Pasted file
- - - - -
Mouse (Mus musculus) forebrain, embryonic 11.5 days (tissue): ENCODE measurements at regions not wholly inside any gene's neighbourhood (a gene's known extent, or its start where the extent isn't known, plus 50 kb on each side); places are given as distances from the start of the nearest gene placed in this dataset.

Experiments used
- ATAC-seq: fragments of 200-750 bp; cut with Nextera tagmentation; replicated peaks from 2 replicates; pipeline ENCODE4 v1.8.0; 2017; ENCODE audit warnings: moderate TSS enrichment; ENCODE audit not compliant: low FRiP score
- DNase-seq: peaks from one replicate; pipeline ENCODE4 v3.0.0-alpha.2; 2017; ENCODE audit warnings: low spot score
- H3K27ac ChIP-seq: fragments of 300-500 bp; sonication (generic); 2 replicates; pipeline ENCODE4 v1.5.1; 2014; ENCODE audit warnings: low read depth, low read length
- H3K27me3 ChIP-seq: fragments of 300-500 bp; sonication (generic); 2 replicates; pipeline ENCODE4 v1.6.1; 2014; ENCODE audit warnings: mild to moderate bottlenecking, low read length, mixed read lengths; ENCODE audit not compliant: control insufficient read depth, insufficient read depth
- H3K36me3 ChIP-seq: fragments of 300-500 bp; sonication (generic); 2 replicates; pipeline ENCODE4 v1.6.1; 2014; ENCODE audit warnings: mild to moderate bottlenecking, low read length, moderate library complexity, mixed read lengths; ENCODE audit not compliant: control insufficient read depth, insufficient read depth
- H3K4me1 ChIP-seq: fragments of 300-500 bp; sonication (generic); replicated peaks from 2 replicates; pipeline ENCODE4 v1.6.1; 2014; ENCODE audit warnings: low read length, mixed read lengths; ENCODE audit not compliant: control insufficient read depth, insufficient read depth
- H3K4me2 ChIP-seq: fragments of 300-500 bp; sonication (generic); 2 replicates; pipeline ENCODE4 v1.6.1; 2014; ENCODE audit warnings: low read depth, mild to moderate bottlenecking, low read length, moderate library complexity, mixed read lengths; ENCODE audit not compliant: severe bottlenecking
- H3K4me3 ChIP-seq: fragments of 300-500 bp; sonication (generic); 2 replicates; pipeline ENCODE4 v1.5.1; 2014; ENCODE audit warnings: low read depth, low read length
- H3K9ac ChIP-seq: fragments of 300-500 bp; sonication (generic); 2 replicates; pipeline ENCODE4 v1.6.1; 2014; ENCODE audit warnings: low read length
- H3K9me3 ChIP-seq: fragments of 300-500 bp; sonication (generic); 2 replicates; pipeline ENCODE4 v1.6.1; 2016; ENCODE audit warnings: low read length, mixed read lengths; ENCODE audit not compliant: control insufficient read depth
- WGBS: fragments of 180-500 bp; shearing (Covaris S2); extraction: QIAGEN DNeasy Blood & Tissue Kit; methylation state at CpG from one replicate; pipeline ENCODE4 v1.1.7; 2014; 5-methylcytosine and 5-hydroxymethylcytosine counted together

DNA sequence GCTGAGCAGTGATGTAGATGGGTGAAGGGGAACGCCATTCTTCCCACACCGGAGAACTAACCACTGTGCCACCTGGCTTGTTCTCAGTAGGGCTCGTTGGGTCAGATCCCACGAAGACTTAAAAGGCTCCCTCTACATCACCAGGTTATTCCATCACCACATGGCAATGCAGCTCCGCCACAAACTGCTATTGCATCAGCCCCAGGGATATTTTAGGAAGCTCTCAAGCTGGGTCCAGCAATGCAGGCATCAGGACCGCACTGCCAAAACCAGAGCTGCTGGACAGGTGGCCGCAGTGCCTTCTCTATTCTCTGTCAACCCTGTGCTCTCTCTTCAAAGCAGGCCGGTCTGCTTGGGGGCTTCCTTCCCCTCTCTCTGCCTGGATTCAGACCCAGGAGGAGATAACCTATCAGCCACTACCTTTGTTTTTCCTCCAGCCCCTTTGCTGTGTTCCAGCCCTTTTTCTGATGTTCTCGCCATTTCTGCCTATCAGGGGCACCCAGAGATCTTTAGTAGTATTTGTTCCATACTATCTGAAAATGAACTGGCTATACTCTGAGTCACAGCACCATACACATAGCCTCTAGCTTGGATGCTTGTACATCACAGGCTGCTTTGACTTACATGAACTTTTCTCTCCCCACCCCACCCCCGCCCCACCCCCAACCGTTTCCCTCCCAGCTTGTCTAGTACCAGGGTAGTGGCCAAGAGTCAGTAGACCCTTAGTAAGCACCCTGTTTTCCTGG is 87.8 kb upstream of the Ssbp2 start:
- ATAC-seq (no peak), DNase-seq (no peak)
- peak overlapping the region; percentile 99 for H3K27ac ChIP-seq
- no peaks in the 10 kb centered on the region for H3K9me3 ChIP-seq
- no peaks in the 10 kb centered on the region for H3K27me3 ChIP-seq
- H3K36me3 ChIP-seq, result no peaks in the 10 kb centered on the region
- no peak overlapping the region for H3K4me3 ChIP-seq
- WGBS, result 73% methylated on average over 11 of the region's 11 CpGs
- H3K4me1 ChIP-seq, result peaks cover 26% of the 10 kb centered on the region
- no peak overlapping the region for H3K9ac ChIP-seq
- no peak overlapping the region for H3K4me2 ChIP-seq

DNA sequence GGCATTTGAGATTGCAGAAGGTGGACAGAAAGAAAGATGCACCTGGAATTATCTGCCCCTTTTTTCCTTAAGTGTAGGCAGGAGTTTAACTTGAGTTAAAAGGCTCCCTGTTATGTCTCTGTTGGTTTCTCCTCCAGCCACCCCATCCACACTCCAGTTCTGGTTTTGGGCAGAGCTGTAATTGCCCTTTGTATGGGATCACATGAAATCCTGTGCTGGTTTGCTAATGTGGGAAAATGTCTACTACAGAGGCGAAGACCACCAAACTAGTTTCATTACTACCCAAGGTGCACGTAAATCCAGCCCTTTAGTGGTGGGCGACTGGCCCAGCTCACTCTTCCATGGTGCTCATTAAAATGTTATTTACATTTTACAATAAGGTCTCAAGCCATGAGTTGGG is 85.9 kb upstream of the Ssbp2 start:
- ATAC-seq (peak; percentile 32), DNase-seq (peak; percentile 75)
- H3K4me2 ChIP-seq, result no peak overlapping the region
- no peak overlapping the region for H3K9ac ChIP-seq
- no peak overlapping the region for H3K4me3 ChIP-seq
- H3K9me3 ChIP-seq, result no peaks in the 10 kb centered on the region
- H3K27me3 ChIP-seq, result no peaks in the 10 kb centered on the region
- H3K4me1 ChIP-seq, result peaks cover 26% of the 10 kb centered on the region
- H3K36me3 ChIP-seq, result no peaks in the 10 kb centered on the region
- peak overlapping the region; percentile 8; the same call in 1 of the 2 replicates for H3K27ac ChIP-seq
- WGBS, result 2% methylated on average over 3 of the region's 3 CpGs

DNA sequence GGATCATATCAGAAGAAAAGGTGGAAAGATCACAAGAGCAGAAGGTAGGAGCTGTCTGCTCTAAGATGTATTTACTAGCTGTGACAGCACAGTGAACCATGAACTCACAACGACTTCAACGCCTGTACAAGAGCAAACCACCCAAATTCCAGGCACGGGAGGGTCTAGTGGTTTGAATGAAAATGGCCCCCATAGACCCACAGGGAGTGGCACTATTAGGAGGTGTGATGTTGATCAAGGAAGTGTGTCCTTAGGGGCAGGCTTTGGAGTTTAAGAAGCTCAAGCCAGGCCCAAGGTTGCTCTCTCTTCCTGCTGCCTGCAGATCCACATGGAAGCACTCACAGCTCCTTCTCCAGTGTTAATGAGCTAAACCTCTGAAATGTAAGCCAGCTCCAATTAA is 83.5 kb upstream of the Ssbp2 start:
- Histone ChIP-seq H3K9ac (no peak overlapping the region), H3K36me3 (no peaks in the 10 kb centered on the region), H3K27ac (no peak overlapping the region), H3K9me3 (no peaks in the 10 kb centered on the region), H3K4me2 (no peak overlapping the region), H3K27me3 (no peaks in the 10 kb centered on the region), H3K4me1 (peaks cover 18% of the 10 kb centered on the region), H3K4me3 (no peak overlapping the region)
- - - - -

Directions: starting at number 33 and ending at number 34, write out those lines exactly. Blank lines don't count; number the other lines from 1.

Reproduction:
- H3K36me3 ChIP-seq, result no peaks in the 10 kb centered on the region
- peak overlapping the region; percentile 8; the same call in 1 of the 2 replicates for H3K27ac ChIP-seq